Work Environment Redux: What Employees Want in 2022 and How Workplaces Are Responding

By: | April 8, 2022

Beverly Simms is an account manager at the Risk Cooperative. She can be reached at [email protected]

The Great Resignation, in which roughly 33 million Americans left their jobs in the past year, caused employers to change how they structure the work environment to improve employee satisfaction in their work and life.  

In part, employers are moving towards instituting greater flexibility and autonomy with employee work schedules and work locations. Since the onset of the pandemic, employees are no longer entering the office setting, but instead entering the “WFH” (work-from-home) arena.  

However, as this has become the norm for many over the past two years, an even newer phenomenon has emerged where some employees are evolving into Global Nomads.

According to, a global nomad (or “glomad”) is someone living an international lifestyle while perhaps working in their country of origin.  

People who live as glomads are looking to live abroad independently and not be tied to one geographical location. With traditional workspaces no longer status quo, how can employers support the paradigm shift in how employees feel about work, while maintaining high standards of service and productivity? 

Empowerment Is Key 

For organizations to remain competitive and successful, company leaders must strive to foster employee empowerment. Culture, work environments, benefits, and wellness are key components that companies need to align with the new work climate.  

Monetary incentives are simply not enough. Employers should regularly review their total employment package, including reward programs, to ensure they support employees’ aspirations and goals.  

A good start to empowerment is to conduct “stay interviews” as a mid-year workforce temperature check. It’s of no help to wait for employees to resign before conducting exit interviews, only to discover missed opportunities that could have been addressed while the employee was still engaged.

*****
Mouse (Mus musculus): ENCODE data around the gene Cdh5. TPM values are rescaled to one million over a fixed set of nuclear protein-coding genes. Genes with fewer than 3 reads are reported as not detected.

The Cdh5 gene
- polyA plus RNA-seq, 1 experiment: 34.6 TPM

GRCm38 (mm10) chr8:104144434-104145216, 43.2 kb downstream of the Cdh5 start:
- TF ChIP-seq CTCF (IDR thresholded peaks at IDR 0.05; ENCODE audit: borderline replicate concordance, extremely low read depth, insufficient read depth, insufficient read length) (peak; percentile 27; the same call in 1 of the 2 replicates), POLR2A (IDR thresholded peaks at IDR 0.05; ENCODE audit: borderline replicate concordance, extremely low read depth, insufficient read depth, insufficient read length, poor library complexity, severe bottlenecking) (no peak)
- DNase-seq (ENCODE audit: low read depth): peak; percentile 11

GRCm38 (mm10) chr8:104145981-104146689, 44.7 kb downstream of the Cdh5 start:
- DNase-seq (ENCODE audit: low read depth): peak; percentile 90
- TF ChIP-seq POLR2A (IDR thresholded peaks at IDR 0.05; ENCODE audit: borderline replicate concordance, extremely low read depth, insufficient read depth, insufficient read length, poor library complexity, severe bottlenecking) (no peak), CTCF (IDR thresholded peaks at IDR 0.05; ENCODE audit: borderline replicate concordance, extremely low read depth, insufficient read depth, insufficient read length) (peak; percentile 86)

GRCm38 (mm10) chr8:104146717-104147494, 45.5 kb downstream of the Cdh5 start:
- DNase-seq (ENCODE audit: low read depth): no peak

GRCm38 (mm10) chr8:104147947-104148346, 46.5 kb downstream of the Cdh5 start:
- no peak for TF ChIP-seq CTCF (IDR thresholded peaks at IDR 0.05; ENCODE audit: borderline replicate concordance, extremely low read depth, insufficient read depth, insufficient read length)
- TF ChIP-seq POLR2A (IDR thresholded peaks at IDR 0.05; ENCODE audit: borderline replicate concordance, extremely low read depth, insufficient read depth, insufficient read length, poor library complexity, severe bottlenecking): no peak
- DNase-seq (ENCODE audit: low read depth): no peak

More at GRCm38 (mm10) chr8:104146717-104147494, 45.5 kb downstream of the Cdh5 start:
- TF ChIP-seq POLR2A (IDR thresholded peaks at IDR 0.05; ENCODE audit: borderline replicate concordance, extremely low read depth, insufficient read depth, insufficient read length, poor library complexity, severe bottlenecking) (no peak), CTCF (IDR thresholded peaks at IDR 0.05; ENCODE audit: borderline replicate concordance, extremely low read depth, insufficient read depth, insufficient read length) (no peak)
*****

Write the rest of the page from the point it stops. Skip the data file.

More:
A more proactive approach is vital to the retention of good talent. Adding stay interviews ahead of performance reviews can open the way for meaningful dialogue that encourages employers to improve their training and development programs, address career advancement opportunities, and create a more cohesive and inspired work force.  

According to a 2021 LumApps survey, trained and nurtured workers are 6-12% more productive, resulting in a very positive ROI, and any costs associated with upskilling an existing employee are minimal compared to recruiting, onboarding, and training new talent.  

Our Attitude Makes a Difference 

The CDC reports, “mental illnesses, such as depression, are associated with higher rates of disability and unemployment. Only 57% of employees who report moderate depression and 40% of those who report severe depression receive treatment to control symptoms. ”

Companies should develop methods to promote employees’ wellness and mental health, perhaps by designing a comparative analysis aimed at helping employees navigate their benefits and provide guidance in overcoming common barriers that employees may encounter, such as: 

  • Does the insurance program charge a copay? Is there a deductible?
  • Is there an Employee Assistance Program that pays first dollar coverage? What kind of services are offered?
  • Does the benefit package allow for virtual visits?

Answering these types of questions can allow employees to make wiser decisions about mental well-being. 

A one-size fits all approach is not an attitude companies can afford, and name recognition is no longer enough to recruit and keep talent. Allowing employees more independence will encourage the best outcome for the company and the longevity of the employee relationship. &

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